Plaintiff also argues that the ALJ erred in failing to find his alleged shoulder impairment to be severe and in failing to consider limitations from that impairment in determining plaintiff's RFC. As noted above, the ALJ found that plaintiff's alleged shoulder pain was not a severe impairment, either by itself or in combination with other impairments, and that such pain did not result in a greater degree of functional limitation than the RFC determined by the ALJ. The ALJ noted that Dr. Chad Johanning had diagnosed plaintiff with shoulder impingement syndrome in September 2011, but that there was no indication at that time that the condition would last for 12 months as required for a disability, and that there was no record of plaintiff undergoing treatment for the shoulder.

Plaintiff argues that he did see Dr. Johanning again in November 2011 about his shoulder. Dr. Johanning's report of that visit indicates that anti-inflammatories had not improved the shoulder and that he would refer plaintiff to an orthopedist for an injection in the shoulder. Nevertheless, the Court concludes that substantial evidence supports the ALJ's decision not to find an severe impairment relating to plaintiff's shoulder. Plaintiff had not sought treatment for his shoulder for over a year prior to September 2011, and as the ALJ noted, there was no evidence that that condition would last for more than one year. Dr. Johanning stated that he would refer plaintiff for an injection, but there is no evidence, medical or otherwise, that plaintiff actually received any such treatment.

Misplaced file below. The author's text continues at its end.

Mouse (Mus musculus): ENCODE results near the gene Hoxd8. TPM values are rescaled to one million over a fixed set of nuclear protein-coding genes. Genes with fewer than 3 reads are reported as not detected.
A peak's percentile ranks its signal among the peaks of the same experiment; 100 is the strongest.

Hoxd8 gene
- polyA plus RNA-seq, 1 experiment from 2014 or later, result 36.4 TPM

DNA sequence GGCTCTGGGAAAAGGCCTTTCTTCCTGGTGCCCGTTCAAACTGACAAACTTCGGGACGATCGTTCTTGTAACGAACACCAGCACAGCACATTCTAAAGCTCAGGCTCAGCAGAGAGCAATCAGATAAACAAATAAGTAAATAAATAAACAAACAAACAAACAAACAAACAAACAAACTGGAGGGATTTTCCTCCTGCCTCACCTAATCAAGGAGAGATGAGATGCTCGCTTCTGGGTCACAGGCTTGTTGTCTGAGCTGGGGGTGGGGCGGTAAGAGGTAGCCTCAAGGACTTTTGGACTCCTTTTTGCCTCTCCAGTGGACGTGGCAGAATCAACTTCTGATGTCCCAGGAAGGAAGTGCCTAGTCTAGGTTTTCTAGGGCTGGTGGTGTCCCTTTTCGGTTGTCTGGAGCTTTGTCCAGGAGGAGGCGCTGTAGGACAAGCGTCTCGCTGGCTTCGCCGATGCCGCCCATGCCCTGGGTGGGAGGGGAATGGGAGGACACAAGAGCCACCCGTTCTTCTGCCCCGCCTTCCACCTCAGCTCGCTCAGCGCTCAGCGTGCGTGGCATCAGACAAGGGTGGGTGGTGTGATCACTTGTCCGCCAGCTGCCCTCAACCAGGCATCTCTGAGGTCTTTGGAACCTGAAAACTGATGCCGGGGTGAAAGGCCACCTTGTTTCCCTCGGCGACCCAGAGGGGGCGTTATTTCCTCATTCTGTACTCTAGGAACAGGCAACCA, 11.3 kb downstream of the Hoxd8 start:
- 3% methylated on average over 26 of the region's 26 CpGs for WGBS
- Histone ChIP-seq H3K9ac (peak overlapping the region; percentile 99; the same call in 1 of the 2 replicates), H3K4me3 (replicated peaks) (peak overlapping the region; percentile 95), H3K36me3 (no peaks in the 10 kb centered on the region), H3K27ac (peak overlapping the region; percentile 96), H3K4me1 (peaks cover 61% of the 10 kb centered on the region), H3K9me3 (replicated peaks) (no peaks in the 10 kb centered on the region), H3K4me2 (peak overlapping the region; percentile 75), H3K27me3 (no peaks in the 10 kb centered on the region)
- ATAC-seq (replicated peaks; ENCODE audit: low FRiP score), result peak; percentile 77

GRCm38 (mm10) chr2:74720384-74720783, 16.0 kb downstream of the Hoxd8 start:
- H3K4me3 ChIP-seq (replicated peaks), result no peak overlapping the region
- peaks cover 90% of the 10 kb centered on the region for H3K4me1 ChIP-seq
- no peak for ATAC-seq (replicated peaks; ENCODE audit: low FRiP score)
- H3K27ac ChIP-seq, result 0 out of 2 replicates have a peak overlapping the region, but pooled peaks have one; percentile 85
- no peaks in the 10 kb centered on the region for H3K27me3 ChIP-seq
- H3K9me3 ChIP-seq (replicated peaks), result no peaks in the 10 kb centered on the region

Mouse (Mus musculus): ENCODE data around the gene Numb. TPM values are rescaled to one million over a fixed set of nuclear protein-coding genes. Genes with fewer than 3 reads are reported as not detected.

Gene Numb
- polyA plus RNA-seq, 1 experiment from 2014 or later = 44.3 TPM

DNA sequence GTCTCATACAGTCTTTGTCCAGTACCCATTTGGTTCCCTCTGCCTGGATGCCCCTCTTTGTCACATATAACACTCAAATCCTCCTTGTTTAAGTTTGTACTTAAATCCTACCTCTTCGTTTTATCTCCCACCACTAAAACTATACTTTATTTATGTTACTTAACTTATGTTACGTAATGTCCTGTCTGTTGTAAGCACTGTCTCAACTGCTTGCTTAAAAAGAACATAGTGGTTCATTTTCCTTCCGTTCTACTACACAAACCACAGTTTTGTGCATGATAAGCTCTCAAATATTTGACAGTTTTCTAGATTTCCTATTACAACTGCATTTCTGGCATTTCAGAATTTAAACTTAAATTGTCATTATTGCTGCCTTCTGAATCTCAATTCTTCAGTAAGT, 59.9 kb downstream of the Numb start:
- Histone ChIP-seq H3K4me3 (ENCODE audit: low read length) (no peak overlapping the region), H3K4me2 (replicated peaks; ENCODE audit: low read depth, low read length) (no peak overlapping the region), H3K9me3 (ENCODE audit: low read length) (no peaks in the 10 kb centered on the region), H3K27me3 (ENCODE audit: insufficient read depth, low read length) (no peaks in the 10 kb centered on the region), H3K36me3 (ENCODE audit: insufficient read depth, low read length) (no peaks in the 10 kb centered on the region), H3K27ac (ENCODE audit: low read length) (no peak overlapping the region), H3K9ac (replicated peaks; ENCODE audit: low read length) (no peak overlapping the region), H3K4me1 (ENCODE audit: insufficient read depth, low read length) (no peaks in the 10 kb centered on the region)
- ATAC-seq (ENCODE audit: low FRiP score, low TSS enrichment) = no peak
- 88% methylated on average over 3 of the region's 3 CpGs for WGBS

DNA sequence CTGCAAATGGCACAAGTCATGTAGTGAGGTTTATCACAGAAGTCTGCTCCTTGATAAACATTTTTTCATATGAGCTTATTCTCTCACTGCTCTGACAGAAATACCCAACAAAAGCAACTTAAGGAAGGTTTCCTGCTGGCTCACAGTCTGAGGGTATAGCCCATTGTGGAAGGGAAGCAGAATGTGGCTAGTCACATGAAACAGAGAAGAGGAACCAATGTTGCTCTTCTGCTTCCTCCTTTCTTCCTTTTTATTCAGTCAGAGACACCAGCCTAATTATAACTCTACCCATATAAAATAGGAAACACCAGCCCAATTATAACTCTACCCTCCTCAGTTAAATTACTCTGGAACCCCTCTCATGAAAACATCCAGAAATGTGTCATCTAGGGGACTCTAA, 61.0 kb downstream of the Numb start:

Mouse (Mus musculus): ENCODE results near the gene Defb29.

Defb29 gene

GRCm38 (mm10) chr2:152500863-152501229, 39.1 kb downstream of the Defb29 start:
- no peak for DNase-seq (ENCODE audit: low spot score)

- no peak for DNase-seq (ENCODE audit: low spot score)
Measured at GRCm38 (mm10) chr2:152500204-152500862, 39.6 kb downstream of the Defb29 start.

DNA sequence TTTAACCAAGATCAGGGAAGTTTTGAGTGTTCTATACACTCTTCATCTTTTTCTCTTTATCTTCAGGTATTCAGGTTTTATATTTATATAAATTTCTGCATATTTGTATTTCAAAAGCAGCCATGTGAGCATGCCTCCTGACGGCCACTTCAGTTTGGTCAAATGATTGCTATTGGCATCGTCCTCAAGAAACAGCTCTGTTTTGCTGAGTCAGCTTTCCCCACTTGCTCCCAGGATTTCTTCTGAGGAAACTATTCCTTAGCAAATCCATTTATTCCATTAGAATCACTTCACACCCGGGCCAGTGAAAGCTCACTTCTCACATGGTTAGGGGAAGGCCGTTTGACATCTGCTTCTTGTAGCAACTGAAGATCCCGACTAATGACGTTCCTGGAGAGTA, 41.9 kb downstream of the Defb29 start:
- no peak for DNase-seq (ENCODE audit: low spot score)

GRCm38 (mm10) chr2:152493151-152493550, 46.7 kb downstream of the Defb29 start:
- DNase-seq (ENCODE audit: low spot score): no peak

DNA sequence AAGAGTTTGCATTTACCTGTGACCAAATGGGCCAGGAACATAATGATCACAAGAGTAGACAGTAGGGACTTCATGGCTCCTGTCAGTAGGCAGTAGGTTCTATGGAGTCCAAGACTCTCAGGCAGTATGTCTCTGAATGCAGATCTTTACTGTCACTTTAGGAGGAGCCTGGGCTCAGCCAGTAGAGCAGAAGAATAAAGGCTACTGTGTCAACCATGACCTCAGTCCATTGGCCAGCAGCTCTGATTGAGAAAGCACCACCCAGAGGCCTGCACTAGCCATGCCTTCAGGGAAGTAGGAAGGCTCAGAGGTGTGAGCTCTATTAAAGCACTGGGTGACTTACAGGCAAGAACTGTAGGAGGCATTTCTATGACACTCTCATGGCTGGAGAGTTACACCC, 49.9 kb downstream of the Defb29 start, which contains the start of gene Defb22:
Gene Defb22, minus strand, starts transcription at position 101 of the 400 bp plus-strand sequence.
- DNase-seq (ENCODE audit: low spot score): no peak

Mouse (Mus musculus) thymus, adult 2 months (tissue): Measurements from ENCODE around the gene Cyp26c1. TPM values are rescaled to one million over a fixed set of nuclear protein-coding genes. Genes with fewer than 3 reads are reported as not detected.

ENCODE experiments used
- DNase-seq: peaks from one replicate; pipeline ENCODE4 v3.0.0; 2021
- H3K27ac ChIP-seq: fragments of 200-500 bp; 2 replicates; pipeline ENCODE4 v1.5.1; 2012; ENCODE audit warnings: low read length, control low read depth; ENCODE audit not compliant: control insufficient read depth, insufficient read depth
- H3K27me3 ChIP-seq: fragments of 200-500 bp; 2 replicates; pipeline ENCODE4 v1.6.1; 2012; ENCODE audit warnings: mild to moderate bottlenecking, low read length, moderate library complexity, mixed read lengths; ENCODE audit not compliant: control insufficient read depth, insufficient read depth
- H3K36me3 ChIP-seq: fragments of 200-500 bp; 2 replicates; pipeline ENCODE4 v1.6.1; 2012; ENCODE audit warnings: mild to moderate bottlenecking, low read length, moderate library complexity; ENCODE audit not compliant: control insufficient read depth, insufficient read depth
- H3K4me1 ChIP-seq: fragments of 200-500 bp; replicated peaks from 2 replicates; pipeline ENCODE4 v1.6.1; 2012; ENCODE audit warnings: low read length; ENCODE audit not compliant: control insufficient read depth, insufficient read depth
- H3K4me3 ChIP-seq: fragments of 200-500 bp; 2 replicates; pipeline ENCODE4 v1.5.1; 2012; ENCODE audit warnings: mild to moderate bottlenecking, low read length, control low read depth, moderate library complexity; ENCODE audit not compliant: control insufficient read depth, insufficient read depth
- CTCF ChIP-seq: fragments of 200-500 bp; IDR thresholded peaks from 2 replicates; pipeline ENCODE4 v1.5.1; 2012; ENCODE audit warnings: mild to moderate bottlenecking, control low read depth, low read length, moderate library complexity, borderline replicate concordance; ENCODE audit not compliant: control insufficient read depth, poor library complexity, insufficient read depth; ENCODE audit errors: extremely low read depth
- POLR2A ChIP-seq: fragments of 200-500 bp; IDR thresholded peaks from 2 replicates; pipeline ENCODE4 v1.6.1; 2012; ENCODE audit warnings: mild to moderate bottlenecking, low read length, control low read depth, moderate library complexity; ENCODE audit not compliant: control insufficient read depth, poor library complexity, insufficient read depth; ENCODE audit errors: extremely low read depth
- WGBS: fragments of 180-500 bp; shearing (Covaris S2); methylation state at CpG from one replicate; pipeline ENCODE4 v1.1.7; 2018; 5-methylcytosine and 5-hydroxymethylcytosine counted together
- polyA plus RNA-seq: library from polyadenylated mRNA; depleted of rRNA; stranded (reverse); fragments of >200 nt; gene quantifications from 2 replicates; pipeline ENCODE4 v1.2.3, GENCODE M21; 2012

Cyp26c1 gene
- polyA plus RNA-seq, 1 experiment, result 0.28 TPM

Moreover, in January 2012-two months after the November 2011 treatment-Dr. Johanning opined that plaintiff had certain work limitations relating to his back, but he did not include any limitations relating to plaintiff's shoulder, and the ALJ largely followed that opinion by Dr. Johanning in determining plaintiff's RFC. That opinion by plaintiff's treating physician provides additional evidence that plaintiff did not suffer any shoulder impairment that was sufficiently severe to affect plaintiff's RFC. In his briefs to this Court, plaintiff has failed to point to particular limitations relating to his shoulder (or to cite evidence supporting such limitations); nor has plaintiff explained how the RFC should have included any particular limitations relating to his shoulder.

Accordingly, the Court concludes that the ALJ's findings relating to plaintiff's shoulder are supported by substantial evidence, and that therefore the ALJ did not clearly err in failing to finding a severe shoulder impairment or in failing to include particular limitations in the RFC relating to plaintiff's shoulder.

D. Credibility of Plaintiff's Allegations